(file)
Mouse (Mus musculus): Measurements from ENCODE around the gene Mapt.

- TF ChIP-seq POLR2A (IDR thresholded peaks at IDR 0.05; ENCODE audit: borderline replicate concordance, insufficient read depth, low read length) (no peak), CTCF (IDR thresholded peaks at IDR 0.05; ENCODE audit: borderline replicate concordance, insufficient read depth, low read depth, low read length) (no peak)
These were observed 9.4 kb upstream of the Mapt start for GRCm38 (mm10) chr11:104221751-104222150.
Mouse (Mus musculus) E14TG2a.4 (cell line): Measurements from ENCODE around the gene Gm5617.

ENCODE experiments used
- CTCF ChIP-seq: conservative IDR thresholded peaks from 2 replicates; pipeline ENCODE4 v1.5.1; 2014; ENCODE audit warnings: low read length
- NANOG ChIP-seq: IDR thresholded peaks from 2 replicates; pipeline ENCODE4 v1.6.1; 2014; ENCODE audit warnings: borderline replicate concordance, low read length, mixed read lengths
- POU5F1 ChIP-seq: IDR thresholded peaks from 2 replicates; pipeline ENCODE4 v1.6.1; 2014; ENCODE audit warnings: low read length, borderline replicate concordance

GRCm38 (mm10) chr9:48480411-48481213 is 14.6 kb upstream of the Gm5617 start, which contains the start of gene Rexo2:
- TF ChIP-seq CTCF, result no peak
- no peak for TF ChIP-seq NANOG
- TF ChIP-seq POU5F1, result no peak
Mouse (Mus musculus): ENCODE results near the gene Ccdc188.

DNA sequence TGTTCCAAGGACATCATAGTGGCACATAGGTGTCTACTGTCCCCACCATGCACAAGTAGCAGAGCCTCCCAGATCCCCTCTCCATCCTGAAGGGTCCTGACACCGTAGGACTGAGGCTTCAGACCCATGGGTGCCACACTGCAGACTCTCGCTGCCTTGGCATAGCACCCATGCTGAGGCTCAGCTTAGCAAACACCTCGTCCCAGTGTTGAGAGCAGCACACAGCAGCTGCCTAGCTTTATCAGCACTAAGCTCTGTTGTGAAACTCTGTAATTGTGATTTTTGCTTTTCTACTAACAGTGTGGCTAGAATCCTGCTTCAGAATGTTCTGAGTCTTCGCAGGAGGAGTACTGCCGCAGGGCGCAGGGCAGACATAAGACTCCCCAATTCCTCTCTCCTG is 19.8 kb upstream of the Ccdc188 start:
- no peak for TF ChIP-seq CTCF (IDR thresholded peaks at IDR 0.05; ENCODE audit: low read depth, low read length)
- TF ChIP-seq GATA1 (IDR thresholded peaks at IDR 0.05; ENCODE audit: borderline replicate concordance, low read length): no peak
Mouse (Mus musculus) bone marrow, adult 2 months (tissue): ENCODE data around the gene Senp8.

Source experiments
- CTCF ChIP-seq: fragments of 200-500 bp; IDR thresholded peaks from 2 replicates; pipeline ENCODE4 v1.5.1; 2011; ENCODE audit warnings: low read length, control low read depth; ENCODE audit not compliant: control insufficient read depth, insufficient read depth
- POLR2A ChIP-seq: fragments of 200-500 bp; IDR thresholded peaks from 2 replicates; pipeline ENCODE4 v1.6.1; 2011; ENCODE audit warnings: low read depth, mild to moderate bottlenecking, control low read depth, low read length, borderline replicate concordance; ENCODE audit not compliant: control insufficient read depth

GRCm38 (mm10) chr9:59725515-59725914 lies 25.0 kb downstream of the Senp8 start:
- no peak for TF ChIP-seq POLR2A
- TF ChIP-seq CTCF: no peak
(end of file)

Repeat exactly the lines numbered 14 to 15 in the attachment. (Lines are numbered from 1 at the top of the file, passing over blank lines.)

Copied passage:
DNA sequence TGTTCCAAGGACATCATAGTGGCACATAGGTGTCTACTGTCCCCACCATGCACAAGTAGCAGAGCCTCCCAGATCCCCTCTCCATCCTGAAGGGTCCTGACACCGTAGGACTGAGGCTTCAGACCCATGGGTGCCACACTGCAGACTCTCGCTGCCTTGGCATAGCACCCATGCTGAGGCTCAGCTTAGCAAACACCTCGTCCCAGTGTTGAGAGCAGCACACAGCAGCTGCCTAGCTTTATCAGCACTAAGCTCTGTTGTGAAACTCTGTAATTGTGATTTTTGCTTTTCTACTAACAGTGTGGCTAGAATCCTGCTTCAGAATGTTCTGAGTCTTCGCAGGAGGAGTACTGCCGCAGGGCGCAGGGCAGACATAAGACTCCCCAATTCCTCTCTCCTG is 19.8 kb upstream of the Ccdc188 start:
- no peak for TF ChIP-seq CTCF (IDR thresholded peaks at IDR 0.05; ENCODE audit: low read depth, low read length)